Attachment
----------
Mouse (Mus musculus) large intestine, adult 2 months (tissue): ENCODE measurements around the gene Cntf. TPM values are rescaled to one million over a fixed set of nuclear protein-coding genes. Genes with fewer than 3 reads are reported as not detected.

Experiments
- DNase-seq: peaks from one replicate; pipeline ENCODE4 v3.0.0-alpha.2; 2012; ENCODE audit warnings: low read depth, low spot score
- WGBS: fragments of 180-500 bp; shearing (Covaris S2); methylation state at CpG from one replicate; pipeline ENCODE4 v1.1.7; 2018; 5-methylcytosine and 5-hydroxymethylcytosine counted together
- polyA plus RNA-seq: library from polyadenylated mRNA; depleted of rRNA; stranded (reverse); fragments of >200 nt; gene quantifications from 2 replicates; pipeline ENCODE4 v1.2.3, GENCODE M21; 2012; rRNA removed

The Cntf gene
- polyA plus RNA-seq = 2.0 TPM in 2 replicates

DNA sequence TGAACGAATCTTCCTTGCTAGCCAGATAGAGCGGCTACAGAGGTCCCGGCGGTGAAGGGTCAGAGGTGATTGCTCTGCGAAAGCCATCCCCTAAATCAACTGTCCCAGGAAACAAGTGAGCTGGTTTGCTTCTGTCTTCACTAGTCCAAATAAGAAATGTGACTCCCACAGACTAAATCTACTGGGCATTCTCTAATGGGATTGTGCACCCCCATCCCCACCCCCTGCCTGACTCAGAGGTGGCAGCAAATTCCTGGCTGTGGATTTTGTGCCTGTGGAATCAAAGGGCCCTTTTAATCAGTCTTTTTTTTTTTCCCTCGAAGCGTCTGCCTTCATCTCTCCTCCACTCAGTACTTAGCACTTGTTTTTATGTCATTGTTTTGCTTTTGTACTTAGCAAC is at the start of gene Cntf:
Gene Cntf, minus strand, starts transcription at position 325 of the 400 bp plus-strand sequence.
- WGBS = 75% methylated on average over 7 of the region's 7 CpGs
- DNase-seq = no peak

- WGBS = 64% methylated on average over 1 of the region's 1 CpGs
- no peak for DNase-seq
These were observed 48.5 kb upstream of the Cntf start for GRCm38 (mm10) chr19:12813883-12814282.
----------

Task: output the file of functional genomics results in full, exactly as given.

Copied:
Mouse (Mus musculus) large intestine, adult 2 months (tissue): ENCODE measurements around the gene Cntf. TPM values are rescaled to one million over a fixed set of nuclear protein-coding genes. Genes with fewer than 3 reads are reported as not detected.

Experiments
- DNase-seq: peaks from one replicate; pipeline ENCODE4 v3.0.0-alpha.2; 2012; ENCODE audit warnings: low read depth, low spot score
- WGBS: fragments of 180-500 bp; shearing (Covaris S2); methylation state at CpG from one replicate; pipeline ENCODE4 v1.1.7; 2018; 5-methylcytosine and 5-hydroxymethylcytosine counted together
- polyA plus RNA-seq: library from polyadenylated mRNA; depleted of rRNA; stranded (reverse); fragments of >200 nt; gene quantifications from 2 replicates; pipeline ENCODE4 v1.2.3, GENCODE M21; 2012; rRNA removed

The Cntf gene
- polyA plus RNA-seq = 2.0 TPM in 2 replicates

DNA sequence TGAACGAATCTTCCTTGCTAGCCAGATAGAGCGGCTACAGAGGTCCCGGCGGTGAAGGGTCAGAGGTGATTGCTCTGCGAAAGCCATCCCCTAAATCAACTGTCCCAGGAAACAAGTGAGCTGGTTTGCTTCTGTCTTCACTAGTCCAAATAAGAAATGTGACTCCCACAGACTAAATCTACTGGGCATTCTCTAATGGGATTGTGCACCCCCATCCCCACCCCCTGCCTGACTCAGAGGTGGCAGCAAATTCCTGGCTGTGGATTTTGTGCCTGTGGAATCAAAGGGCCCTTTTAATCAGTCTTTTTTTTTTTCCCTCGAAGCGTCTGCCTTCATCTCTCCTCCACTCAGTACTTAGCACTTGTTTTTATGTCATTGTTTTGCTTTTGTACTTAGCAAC is at the start of gene Cntf:
Gene Cntf, minus strand, starts transcription at position 325 of the 400 bp plus-strand sequence.
- WGBS = 75% methylated on average over 7 of the region's 7 CpGs
- DNase-seq = no peak

- WGBS = 64% methylated on average over 1 of the region's 1 CpGs
- no peak for DNase-seq
These were observed 48.5 kb upstream of the Cntf start for GRCm38 (mm10) chr19:12813883-12814282.